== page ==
On the show today: Erica Ogg from CNET's Crave takes time out of her NY vacation to chat with us about the Olympics, hockey, Chinese smile deficiencies, Facebook spam, Barack Obama's twitters, Antivirus XP, and Batman spoilers!>
Even though the Montauk Monster has thrown New York into a typhoon, our buddy Erica Ogg still makes it to the studio to join us for today's show. And what a great change of pace from our normal Monday show, huh? This is just what The 404 needs to brighten up our day. Erica writes for Crave, CNET's … Read more
Now that my work in convincing Microsoft to love open source is complete I can take a break. I will be on vacation next week. Blogging is doubtful. Go read a book.
After toting 7 pounds of camera gear and 30 pounds of toddler around Argentina and Chile for a month, I'm back to work.
I had a grand trip. And so far at least, I've lost none of the oodles of photos I took. (The one here is of the iconic Patagonian peak Monte Fitz Roy.)
I'm digging out of a giant pile of e-mail now, but later on, you can expect my thoughts about the merits of the Olympus E-3 as a travel camera and an update on the best way to store photos while traveling.
I'll be on vacation for all of March, so except for a couple posts timed to pop up later, the activity on this blog is going to be awfully light.
I'll be trying out an Olympus E-3, to see if a weatherproof Four Thirds camera really is better for traveling. And for those of you who helped steer my thinking on my plea for help on how best to store photos while traveling, here's what I settled on.
I know I said I wasn't going to lug a PC, but I am after all. I can … Read more
Recent iPhone ads have touted the utility of having the iPhone on a trip. Vacationing with the iPhone is a great convenience, but also makes it harder to vacation.
Using the quasi-GPS and Google Maps, being able to make dinner reservations, forsaking tour guidebooks and printed itineraries it great. On a recent long weekend to Hawaii, my friends and I discovered and confirmed the utility of the iPhone features on the road. So much so, we didn't even bring our laptops, which is a big deal for some of us. Really, it is. The only physical complaint I had … Read more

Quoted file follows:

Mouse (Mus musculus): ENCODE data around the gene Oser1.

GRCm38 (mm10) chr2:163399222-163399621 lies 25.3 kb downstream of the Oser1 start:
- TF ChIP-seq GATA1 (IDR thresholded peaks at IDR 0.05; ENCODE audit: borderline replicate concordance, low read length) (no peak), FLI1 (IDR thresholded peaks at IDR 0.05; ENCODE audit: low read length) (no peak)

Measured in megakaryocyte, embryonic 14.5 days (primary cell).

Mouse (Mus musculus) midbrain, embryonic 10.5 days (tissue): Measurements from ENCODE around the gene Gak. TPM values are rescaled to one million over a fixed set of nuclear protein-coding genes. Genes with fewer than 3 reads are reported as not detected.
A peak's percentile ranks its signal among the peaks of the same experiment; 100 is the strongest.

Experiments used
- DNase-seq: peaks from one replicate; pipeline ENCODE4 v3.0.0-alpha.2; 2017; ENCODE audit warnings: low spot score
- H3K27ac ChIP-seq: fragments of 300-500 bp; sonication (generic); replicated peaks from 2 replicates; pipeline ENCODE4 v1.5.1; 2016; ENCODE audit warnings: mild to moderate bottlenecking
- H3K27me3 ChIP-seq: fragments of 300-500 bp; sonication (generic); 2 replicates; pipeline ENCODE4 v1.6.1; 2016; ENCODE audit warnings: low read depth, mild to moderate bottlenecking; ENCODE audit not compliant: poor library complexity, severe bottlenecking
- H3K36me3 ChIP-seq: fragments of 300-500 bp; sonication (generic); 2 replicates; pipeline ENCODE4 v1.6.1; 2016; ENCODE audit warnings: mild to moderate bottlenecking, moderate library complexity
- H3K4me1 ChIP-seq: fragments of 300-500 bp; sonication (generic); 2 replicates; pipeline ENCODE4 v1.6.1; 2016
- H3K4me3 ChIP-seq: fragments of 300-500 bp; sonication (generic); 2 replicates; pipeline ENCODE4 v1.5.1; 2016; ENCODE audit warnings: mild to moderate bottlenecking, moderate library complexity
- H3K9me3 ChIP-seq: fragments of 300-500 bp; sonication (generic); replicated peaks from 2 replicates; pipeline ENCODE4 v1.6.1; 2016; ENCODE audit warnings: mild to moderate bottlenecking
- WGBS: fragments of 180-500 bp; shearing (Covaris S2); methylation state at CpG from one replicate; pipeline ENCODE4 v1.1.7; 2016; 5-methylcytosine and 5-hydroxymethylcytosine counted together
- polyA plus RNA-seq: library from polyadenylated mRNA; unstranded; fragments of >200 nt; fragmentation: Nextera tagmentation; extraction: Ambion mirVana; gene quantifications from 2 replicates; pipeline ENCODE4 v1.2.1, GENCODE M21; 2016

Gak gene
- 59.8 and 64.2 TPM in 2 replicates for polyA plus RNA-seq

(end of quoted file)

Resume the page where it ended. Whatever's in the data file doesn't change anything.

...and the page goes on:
For vacationers in the United States, time off is serious business. Most folks only get two weeks of playtime, and planning what to do and where to do it can be a serious pain. TripCart is a do-it-yourself trip-planning service that's a cross between Yelp and AAA's TripTik service. The site employs a mix of Google Maps, and local attraction ratings--user and editor generated--to let you browse and find interesting things to do. Instead of slurping in content from other services (similar to what Yahoo Local has done with Yelp), the reviews and ratings are site-specific.
The real … Read more
The (parent.thesis) blog is coming to you this week from the lakeside woods of Northern Michigan. Family vacations used to mean getting away to what felt like an alternate universe, a place that seemed to materialize only in the summer, and disappeared from consciousness the rest of the year. We used to feel cut off from the rest of the world up here. There was no TV, and if we didn't get the newspaper we could miss out on a whole week of news.
But now the online world has bridged these two universes. I checked the upcoming week's vacation weather from home, before we left. Using the Microsoft Virtual Earth map on Weather.com, I zoomed in down to the level where I could see my family's house. I know we've probably all done search on own houses at some point, but to see the vacation house from home gave me a true though-the-looking-glass-feeling.
We're still not exactly high tech up here. We don't have an internet connection in the house, but we are allowed to connect to the house next door's network. So I am sitting in the woods, on a plastic chair, blogging on my laptop. This experience crystallizes the best and worst of remote connection for me. … Read more